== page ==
Furthermore, the parentheticals operate in a per-taxpayer manner because they give each separately filing spouse a separate debt limit of $550,000 so that they are effectively entitled to a combined $1.1 million debt limit, the normal limit for single taxpayers, Melloy said.
     Interpreted under a per-residence reading, the parentheticals “would result in disparate treatment of married couples filing separate returns,” because the separately filing couple would have a $550,000 debt limit, whereas the jointly filed couple would have a $1.1 million debt limit, the judge said.
     “This is surely not what the statute intended, and we don’t understand the Tax Court or the IRS to say otherwise. Quite to the contrary, both acknowledge that the parentheticals’ lower limits apply per spouse – which is just another way of saying per taxpayer,” Melloy said.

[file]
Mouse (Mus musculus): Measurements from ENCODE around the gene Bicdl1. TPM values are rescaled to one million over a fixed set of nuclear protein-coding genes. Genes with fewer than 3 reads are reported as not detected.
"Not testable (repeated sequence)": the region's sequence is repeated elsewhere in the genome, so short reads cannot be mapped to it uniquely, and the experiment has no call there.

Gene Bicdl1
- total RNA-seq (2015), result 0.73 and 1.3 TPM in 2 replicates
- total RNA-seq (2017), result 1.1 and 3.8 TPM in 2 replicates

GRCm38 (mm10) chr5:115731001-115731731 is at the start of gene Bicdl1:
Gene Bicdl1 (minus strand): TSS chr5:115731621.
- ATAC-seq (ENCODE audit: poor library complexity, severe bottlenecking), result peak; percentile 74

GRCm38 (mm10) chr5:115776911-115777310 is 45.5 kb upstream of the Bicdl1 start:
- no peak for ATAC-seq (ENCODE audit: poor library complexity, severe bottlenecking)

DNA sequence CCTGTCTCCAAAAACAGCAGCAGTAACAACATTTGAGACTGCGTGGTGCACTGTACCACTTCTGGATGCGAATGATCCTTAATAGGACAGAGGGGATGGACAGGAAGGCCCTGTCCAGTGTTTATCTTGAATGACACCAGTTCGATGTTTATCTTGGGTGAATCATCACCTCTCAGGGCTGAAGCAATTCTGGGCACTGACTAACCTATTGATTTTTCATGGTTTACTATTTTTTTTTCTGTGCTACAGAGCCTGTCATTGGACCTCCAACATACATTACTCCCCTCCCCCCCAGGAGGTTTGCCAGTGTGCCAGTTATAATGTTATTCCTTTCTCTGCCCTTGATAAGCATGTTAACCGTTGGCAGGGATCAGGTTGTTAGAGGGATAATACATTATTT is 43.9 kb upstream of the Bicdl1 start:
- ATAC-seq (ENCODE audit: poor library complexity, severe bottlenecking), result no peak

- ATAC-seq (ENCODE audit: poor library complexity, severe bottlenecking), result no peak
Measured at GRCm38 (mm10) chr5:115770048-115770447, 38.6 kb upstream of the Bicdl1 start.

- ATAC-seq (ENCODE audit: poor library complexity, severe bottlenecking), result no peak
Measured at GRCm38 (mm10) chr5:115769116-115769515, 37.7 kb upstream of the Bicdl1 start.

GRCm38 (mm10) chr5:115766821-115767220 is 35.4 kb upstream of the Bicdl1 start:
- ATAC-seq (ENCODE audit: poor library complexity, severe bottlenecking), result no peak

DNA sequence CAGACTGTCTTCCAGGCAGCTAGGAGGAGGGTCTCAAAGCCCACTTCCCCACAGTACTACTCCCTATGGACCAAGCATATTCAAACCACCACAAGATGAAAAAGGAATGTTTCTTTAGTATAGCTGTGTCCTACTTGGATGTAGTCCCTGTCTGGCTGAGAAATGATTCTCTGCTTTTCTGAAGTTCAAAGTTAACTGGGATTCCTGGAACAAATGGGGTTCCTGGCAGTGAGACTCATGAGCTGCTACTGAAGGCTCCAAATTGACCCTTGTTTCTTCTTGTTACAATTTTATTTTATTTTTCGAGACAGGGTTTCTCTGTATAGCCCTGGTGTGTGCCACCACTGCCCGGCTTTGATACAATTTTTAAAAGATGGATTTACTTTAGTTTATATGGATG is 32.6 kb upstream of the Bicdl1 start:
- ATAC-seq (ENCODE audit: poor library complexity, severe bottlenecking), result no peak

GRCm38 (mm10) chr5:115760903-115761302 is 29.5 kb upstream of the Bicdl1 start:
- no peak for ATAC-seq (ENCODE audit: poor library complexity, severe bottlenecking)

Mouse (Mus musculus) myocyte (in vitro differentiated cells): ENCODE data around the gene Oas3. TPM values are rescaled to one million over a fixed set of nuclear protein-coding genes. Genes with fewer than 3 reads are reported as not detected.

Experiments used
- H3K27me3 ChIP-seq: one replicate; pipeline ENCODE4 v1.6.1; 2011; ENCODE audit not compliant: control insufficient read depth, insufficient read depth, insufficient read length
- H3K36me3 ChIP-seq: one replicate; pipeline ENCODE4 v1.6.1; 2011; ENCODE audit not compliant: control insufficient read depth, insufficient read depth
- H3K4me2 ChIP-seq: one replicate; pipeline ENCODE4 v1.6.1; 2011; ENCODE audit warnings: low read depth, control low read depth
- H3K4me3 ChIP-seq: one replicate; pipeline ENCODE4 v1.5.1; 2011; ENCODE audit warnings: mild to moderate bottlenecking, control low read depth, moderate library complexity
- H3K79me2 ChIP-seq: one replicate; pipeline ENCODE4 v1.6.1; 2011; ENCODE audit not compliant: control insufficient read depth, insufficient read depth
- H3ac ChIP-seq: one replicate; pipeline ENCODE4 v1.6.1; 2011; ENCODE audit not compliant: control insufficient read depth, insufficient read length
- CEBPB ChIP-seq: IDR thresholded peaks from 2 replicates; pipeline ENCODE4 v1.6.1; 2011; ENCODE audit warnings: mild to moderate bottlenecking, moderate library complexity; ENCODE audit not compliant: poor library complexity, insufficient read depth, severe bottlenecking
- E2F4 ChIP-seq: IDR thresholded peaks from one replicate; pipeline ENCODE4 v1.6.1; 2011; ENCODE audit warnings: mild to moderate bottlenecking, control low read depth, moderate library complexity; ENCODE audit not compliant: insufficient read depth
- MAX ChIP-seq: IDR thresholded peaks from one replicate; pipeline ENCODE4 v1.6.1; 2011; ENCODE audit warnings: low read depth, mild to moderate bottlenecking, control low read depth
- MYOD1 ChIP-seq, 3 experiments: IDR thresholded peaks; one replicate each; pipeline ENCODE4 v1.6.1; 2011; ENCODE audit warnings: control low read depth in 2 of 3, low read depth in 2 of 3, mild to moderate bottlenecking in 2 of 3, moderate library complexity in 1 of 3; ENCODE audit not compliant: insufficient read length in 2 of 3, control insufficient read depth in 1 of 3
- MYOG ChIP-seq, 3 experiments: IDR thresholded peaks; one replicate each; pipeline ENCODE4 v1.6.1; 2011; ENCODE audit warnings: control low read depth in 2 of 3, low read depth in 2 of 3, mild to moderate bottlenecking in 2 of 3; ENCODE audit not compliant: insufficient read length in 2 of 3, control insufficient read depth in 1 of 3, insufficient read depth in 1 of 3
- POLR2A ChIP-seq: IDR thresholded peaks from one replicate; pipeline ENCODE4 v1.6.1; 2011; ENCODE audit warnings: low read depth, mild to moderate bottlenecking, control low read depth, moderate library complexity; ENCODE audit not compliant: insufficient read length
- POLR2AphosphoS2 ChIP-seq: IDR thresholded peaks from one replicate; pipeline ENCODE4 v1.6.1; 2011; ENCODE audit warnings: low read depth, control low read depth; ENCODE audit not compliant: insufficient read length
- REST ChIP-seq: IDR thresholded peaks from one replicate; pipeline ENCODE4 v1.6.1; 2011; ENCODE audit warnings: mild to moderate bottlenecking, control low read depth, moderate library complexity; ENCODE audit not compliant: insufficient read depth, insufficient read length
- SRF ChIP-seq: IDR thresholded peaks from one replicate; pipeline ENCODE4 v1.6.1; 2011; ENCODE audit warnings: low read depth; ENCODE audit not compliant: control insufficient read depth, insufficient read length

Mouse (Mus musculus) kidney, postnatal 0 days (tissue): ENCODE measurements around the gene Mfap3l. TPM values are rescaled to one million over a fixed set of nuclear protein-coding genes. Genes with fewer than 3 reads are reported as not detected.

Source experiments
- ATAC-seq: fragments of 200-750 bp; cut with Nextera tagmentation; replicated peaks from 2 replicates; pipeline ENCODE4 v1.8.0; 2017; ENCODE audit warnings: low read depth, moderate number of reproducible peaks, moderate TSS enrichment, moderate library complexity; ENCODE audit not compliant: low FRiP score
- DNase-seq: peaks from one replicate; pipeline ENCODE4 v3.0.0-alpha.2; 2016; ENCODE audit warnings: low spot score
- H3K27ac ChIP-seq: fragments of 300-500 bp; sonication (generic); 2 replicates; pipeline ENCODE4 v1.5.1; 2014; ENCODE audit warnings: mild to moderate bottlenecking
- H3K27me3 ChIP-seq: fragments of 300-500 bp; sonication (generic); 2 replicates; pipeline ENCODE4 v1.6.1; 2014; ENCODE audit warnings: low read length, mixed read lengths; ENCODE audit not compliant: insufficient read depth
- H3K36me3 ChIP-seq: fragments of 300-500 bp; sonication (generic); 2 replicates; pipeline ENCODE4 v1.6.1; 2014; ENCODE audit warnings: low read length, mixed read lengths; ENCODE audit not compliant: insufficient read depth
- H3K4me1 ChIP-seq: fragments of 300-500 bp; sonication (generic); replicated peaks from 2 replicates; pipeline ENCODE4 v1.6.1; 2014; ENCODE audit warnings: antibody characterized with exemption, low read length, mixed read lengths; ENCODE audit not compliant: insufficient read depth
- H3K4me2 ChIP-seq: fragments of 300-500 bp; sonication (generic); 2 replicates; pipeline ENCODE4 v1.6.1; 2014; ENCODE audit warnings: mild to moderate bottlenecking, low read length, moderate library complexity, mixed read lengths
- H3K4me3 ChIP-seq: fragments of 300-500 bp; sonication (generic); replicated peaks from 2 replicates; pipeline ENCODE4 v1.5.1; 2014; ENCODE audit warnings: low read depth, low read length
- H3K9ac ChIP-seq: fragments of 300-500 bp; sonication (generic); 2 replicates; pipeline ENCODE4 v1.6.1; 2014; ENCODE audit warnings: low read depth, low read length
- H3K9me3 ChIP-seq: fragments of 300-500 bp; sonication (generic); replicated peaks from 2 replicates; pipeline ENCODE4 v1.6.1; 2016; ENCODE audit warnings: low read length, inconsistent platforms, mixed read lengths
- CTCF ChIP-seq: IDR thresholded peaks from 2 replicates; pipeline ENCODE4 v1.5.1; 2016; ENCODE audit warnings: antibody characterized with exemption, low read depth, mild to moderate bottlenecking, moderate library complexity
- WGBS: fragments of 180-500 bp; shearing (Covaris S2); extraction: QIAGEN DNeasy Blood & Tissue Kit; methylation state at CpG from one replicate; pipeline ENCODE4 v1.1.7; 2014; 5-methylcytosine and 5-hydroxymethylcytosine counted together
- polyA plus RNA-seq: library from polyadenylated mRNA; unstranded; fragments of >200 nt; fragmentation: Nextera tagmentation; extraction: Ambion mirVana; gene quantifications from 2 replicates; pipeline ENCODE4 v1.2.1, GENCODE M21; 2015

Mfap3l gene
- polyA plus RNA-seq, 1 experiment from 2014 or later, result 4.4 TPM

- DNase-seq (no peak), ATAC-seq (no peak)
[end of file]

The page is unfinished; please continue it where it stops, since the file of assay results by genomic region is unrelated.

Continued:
The fact that the statute also repeatedly references to a single “taxable year” points in favor to a per-taxpayer reading, the judge said.
     “Residences do not have taxable years; only taxpayers do. And, importantly, taxpayers can have different taxable years,” Melloy said.
     It is unclear how co-owners with different taxable years would be able to determine the aggregate amount of indebtedness under a per-residence approach, Melloy said.
     “These difficult questions go away, however, when the debt limits are read to apply per taxpayer. Each co-owner simply determines the interest paid and the average mortgage debt during his or her own tax period,” Melloy said.